By EARL ANTHONY WAYNE
(The following article was written for the Atlantic Council and is being republished in Pulse News Mexico with specific prior permission.)
On Nov. 30, the leaders of the United States, Canada and Mexico signed the United States-Mexico-Canada Trade Agreement (USMCA), modernizing the 1994 North American Free Trade Agreement (NAFTA) and “rebalancing” trade relations between the three countries, according to the U.S. administration. Before the new pact officially takes effect, however, the legislatures of all three countries need to approve the agreement.
The USMCA would preserve the massive trading and shared-production networks that support millions of jobs in the United States, Mexico and Canada. Those networks support North America’s ability to compete effectively with China, Europe and other economic powers. Approving the USMCA this year would thus appear to be in the economic interest of all three countries, providing certainty for the $1.3 trillion in three-way trade and for the many businesses, workers and farmers that depend on the commerce and coproduction that interlinks North America. Since the USMCA will last at least 16 years, its approval should provide certainty to encourage private sector investment in strengthening North America’s continental marketplace.
The USMCA effectively updates NAFTA to reflect the changes in trade practices and in North America’s three economies since 1994. For example, it now covers internet-based commerce and modernizes key areas such as trade in services, protection of intellectual property rights (IPR) and the treatment of environmental and labor issues — a priority for U.S. unions. The biggest “rebalancing” changes initiated by U.S. negotiators increase the amount of North American content required in vehicles and specify that 40 to 45 percent of that content must be produced by workers making at least $16 an hour. United States Trade Representative (USTR) Robert Lighthizer and his team argue these new rules for the auto sector will add more jobs and investment in the United States. There are also significant U.S.-driven changes in how investor-state disputes would be settled and in how the reviews and possible termination of the agreement would be handled.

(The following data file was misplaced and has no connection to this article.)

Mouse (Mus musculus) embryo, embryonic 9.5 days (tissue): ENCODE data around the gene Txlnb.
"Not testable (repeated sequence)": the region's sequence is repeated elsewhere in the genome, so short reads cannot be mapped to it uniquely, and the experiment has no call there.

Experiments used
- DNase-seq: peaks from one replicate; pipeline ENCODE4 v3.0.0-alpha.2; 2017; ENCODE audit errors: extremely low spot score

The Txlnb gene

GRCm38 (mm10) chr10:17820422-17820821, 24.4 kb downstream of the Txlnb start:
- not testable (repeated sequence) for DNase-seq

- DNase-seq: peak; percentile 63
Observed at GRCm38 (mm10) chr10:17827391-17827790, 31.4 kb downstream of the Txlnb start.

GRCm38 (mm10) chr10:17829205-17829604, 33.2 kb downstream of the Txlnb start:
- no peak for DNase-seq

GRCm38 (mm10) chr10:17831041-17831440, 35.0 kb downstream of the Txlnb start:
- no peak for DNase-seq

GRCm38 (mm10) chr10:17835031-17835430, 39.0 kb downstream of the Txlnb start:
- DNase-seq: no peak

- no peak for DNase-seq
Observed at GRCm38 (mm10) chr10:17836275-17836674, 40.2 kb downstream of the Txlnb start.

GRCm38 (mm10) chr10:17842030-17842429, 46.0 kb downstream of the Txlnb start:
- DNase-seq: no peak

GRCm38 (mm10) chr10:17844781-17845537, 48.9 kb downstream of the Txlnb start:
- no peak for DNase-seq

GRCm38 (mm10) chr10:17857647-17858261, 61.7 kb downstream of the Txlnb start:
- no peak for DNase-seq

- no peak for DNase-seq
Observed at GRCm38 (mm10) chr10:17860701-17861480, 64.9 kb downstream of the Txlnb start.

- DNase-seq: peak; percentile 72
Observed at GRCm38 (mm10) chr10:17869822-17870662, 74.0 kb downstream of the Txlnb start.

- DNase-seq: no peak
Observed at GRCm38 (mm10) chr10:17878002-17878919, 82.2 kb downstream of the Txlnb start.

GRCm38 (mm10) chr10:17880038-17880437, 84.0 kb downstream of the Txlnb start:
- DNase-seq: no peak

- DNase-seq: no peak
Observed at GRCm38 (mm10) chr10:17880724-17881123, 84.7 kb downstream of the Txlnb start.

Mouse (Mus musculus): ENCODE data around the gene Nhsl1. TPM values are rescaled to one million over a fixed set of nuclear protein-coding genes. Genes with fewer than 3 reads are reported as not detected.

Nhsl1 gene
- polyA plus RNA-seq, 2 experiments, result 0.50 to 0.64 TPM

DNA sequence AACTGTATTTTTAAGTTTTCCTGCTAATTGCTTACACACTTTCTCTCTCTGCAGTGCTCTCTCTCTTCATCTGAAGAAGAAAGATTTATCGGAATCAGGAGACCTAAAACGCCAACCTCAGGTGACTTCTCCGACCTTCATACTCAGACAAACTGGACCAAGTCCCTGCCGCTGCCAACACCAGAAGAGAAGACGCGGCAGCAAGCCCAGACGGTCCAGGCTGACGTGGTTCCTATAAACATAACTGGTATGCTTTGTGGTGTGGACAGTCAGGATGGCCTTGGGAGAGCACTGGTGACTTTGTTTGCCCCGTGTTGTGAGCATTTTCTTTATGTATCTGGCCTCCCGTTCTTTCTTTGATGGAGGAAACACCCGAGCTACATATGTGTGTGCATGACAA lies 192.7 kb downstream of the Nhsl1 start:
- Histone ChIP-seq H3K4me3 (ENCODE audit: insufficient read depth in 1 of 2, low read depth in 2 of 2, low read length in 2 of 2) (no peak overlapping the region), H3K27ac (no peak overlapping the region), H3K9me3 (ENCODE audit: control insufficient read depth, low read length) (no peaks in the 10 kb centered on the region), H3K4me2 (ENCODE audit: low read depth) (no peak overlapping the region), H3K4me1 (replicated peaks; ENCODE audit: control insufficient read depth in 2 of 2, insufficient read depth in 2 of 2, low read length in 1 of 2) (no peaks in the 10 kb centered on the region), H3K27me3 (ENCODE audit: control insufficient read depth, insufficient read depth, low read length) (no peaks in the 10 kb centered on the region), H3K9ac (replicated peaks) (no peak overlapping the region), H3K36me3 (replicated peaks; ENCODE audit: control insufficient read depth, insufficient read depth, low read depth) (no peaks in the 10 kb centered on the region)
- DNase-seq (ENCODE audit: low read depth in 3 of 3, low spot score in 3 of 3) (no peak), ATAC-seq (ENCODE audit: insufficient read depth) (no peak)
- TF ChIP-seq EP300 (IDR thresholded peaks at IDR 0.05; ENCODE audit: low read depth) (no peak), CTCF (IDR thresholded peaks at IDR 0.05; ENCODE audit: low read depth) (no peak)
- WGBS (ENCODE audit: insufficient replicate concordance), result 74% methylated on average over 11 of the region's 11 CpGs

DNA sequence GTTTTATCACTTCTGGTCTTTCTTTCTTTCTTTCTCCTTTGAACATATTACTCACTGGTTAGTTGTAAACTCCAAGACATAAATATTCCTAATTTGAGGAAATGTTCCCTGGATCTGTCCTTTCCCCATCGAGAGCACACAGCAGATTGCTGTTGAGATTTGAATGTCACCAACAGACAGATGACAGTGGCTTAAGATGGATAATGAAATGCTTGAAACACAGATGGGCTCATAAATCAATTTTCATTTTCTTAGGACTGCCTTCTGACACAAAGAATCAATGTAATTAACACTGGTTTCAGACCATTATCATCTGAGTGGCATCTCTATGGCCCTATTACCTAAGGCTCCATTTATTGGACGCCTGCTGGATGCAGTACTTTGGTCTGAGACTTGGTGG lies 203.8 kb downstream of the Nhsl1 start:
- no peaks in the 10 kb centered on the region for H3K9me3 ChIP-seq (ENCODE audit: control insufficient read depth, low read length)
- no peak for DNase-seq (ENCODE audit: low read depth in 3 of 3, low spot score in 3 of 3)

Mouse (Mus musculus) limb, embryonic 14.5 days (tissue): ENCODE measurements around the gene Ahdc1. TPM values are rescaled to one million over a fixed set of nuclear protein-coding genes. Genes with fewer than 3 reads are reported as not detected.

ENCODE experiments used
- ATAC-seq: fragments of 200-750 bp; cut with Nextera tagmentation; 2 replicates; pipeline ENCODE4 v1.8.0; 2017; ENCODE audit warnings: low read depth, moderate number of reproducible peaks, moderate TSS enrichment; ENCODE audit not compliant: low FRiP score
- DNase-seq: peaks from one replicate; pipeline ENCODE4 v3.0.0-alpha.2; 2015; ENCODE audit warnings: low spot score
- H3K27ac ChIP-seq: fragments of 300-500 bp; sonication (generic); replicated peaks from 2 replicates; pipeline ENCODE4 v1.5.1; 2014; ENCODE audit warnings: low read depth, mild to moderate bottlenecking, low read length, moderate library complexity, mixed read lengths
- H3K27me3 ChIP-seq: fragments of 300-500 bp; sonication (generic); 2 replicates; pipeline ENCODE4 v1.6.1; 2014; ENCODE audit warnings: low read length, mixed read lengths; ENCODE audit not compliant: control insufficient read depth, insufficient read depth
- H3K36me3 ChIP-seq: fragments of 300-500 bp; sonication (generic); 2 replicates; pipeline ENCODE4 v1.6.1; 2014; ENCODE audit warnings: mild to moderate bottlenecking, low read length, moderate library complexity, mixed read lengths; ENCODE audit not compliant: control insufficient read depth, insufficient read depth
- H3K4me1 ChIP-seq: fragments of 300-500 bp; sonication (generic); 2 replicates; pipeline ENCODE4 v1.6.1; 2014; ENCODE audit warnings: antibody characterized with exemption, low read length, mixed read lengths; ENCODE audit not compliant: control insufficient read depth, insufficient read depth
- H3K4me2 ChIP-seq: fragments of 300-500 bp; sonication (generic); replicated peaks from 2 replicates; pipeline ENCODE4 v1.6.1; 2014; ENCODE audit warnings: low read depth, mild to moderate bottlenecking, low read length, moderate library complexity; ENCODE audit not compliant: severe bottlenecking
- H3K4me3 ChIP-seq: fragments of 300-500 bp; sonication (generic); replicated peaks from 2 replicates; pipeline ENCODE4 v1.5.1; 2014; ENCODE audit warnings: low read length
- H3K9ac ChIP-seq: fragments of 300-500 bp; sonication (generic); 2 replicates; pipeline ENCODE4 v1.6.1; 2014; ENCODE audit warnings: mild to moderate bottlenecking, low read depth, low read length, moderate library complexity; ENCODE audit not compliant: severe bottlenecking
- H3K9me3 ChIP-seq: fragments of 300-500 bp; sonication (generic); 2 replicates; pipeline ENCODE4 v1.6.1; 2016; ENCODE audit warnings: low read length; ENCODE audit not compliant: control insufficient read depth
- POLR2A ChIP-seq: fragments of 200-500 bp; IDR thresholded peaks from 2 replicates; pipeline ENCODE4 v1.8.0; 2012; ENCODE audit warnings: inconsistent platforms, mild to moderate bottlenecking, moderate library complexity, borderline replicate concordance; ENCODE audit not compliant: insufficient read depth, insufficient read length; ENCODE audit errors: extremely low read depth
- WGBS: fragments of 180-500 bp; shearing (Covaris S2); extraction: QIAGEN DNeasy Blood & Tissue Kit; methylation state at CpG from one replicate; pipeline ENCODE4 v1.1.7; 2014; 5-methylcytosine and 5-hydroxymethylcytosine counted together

U.S., Mexican and Canadian business and farm organizations have welcomed the new agreement. Prospects for approval in Mexico and in Canada seem good, although Canada’s October elections and Prime Minister Justin Trudeau’s political problems may make that harder.
Before the agreement can move ahead, however, the three countries must find a solution to the tariffs the United States put on steel and aluminum imports from Canada and Mexico in 2018 for “national security” reasons. In response, those countries imposed equivalent tariffs on a range of U.S. exports, spreading economic pain across all three countries. The governments of Mexico and Canada, as well as key Republican members of the U.S. Congress, want this problem resolved before approving the USMCA.
The U.S. International Trade Commission must also first provide its assessment of the USMCA’s economic impact for the United States. This assessment is expected later this month. The U.S. administration will then propose implementation legislation (and guidelines) before Congress formally considers the agreement.
Supporters hope the U.S. Congress will approve the USMCA this summer or at least before the political window for action in the United States closes later in the year, due to the approaching 2020 presidential and congressional elections. The U.S. administration and business and farm stakeholders have begun efforts to win congressional approval, but serious questions remain about whether the U.S. House of Representatives will act this year.